Our approach also allows us to obtain important estimates for experiment design. A number of variables affect detection of an antigen-specific clone using our approach: the abundance of the clone in the general population (represented by in our approach), the cohort size, the sequencing depth in each donor in the cohort, and also the effect size. Fixing any two of these variables results in a constraint between the other two and the affects the probability to detect an antigen-specific clonotype, which translates into the statistical power of the method. As an example of such an analysis, we fix the cohort size at 10, 30 or 100 donors (see Figure 4A–C respectively) and the sequencing depth at unique clones sequenced per repertoire for a given VJ-combination in each donor in the cohort. We ask how frequently a disease specific clone with abundance in the population and effect size is detected with our method. To address this question for each value we perform a simulation: we simulate Bernoulli variables, each with a success probability. For a given value of and there is a single value of . Then we calculate
where is the posterior density, and check if is below a significance threshold of 0.0001. Such a low significant threshold in this example is chosen to take into account the multiple testing correction: we assume that about 1000 shared clones would be tested in a such analysis and p¡0.01 after multiple testing is chosen as the significance threshold in this study, which gives p¡0.0001 before the Bonferroni multiple testing correction. Then we plot the number of simulations in which a significant result was obtained for given effect size and for the clone of interest and the fraction of donors with this sequence in the simulated cohort (see Figure 4E, blue curve). Unsurprisingly, the effect size plays a role in the probability to detect an antigen specific clone, and the detection is not possible at all if the clone is not shared between several donors in the cohort (in our example this happens for ) irrespective to the effect size. Larger cohort sizes can help to resolve clones with lower abundances, but sequencing depth also has a strong effect on the power of the approach. In Figure 4D and E we show simulation results for a fixed and different sequencing depths of 100, 1000 or 10000 clones per donor in a given VJ combination. Interestingly, a large sequencing depth (black curve) can lead to a situation when an abundant and frequently generated clone will not be detected by the algorithm, because it will be found in all donors in the cohort. An additional test that checks the predictions by lowering the sequencing depth in silico by downsampling can solve this problem.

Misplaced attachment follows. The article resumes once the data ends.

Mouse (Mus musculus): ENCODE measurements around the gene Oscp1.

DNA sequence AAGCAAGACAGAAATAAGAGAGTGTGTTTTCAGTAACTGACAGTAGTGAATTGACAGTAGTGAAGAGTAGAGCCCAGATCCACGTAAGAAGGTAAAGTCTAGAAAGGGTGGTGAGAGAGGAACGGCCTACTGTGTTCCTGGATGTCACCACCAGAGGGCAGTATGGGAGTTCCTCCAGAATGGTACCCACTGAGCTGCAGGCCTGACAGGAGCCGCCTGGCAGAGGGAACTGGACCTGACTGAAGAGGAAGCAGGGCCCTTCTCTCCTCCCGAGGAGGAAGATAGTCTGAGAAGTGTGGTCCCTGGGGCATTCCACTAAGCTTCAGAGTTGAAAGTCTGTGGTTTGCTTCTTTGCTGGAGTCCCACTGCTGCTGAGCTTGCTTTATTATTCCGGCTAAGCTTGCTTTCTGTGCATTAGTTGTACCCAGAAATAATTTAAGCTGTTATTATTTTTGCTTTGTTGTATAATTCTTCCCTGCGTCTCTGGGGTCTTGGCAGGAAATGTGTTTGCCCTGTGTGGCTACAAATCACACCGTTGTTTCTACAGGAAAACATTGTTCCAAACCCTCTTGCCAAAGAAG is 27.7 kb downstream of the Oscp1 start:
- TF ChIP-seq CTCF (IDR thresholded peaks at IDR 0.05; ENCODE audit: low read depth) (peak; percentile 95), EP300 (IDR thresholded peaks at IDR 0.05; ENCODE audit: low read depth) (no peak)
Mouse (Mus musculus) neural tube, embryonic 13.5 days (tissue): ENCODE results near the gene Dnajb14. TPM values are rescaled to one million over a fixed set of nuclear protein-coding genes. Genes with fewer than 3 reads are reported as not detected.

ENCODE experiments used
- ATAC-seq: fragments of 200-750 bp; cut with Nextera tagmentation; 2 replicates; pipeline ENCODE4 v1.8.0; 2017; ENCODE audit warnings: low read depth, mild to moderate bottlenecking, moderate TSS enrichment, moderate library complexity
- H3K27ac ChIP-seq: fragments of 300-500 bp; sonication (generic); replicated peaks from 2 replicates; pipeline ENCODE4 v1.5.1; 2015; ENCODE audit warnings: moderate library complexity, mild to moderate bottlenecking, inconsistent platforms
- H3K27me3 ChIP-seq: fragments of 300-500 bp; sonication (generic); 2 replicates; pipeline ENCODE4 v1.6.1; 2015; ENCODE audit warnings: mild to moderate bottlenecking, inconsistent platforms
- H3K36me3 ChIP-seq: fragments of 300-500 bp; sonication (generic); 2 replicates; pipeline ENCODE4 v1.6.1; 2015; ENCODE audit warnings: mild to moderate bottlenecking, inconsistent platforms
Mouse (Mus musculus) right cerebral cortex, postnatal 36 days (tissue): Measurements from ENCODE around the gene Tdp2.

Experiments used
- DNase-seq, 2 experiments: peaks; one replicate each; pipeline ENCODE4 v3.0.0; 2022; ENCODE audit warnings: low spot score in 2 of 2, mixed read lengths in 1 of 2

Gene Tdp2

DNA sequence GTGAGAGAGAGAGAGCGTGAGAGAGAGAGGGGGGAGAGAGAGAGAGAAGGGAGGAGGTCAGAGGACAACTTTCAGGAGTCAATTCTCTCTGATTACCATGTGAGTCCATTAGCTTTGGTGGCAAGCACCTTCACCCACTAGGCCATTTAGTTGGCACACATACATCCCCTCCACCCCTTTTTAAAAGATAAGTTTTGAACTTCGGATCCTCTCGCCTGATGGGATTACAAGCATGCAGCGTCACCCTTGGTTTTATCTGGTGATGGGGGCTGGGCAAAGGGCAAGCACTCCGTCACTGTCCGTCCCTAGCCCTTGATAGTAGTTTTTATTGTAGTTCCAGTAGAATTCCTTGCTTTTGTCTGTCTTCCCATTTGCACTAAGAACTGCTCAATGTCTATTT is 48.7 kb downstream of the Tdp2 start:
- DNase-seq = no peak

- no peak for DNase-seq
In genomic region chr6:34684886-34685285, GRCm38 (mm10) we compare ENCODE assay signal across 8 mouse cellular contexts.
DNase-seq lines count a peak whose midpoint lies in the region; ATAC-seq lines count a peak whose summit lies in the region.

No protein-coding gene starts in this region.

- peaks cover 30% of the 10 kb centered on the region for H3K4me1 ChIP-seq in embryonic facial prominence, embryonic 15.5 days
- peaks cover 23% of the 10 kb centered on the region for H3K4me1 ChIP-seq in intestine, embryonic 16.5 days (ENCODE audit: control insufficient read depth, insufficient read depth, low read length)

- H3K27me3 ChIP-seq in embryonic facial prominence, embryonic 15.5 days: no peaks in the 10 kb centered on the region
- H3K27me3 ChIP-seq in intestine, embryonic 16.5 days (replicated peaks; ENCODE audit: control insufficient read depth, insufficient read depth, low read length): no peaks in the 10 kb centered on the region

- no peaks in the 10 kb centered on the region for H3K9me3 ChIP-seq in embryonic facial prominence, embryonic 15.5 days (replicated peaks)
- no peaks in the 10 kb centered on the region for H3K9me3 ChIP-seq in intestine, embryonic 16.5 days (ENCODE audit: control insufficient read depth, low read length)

Another complicated question is how is related to the number of clones and the fraction of the repertoire involved in the response to the infection in a given donor. If the same antigen-specific clone is present in every donor, is close to the average abundance of this clone in the repertoire. However one can imagine an opposite situation where the response is so diverse and private that different clones respond to a given antigen in each donor. It was previously shown that the diversity and publicness of responding T-cell clonotypes varies a lot across antigens (Dash et al., 2017). Our approach is restricted to the identification of public antigen-specific clonotypes, which may not exist for all antigens.